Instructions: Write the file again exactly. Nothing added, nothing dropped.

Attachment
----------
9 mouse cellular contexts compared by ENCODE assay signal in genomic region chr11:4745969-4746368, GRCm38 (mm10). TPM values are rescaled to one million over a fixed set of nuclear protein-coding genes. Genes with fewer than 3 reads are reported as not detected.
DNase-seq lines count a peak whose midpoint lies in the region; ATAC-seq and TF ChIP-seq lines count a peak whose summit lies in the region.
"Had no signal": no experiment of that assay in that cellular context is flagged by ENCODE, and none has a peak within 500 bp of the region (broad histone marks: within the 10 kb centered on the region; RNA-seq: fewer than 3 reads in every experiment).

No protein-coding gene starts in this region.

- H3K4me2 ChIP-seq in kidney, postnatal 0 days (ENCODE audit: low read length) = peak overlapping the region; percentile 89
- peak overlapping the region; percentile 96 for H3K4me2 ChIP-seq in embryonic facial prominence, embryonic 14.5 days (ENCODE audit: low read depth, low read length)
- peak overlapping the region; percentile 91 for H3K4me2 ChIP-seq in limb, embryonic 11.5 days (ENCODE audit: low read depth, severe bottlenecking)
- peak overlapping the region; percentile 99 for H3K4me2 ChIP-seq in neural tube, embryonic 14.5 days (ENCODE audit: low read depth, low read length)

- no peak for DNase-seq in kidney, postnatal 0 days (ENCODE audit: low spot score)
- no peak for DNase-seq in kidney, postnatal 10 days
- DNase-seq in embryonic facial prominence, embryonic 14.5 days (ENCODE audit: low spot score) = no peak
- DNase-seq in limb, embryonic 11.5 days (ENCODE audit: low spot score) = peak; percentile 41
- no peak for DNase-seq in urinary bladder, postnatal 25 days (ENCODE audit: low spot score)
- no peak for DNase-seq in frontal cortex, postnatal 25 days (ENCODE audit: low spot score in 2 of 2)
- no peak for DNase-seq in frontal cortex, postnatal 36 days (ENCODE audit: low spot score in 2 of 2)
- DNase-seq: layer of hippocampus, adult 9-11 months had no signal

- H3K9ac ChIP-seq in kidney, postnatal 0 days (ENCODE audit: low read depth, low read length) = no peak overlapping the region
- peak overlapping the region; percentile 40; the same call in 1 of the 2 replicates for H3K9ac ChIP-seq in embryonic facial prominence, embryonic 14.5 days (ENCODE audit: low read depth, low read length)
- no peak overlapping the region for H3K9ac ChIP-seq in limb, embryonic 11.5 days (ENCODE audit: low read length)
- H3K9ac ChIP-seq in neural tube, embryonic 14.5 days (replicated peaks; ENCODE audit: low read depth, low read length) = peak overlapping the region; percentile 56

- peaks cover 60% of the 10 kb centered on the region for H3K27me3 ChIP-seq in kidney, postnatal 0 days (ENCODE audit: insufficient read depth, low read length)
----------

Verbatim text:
9 mouse cellular contexts compared by ENCODE assay signal in genomic region chr11:4745969-4746368, GRCm38 (mm10). TPM values are rescaled to one million over a fixed set of nuclear protein-coding genes. Genes with fewer than 3 reads are reported as not detected.
DNase-seq lines count a peak whose midpoint lies in the region; ATAC-seq and TF ChIP-seq lines count a peak whose summit lies in the region.
"Had no signal": no experiment of that assay in that cellular context is flagged by ENCODE, and none has a peak within 500 bp of the region (broad histone marks: within the 10 kb centered on the region; RNA-seq: fewer than 3 reads in every experiment).

No protein-coding gene starts in this region.

- H3K4me2 ChIP-seq in kidney, postnatal 0 days (ENCODE audit: low read length) = peak overlapping the region; percentile 89
- peak overlapping the region; percentile 96 for H3K4me2 ChIP-seq in embryonic facial prominence, embryonic 14.5 days (ENCODE audit: low read depth, low read length)
- peak overlapping the region; percentile 91 for H3K4me2 ChIP-seq in limb, embryonic 11.5 days (ENCODE audit: low read depth, severe bottlenecking)
- peak overlapping the region; percentile 99 for H3K4me2 ChIP-seq in neural tube, embryonic 14.5 days (ENCODE audit: low read depth, low read length)

- no peak for DNase-seq in kidney, postnatal 0 days (ENCODE audit: low spot score)
- no peak for DNase-seq in kidney, postnatal 10 days
- DNase-seq in embryonic facial prominence, embryonic 14.5 days (ENCODE audit: low spot score) = no peak
- DNase-seq in limb, embryonic 11.5 days (ENCODE audit: low spot score) = peak; percentile 41
- no peak for DNase-seq in urinary bladder, postnatal 25 days (ENCODE audit: low spot score)
- no peak for DNase-seq in frontal cortex, postnatal 25 days (ENCODE audit: low spot score in 2 of 2)
- no peak for DNase-seq in frontal cortex, postnatal 36 days (ENCODE audit: low spot score in 2 of 2)
- DNase-seq: layer of hippocampus, adult 9-11 months had no signal

- H3K9ac ChIP-seq in kidney, postnatal 0 days (ENCODE audit: low read depth, low read length) = no peak overlapping the region
- peak overlapping the region; percentile 40; the same call in 1 of the 2 replicates for H3K9ac ChIP-seq in embryonic facial prominence, embryonic 14.5 days (ENCODE audit: low read depth, low read length)
- no peak overlapping the region for H3K9ac ChIP-seq in limb, embryonic 11.5 days (ENCODE audit: low read length)
- H3K9ac ChIP-seq in neural tube, embryonic 14.5 days (replicated peaks; ENCODE audit: low read depth, low read length) = peak overlapping the region; percentile 56

- peaks cover 60% of the 10 kb centered on the region for H3K27me3 ChIP-seq in kidney, postnatal 0 days (ENCODE audit: insufficient read depth, low read length)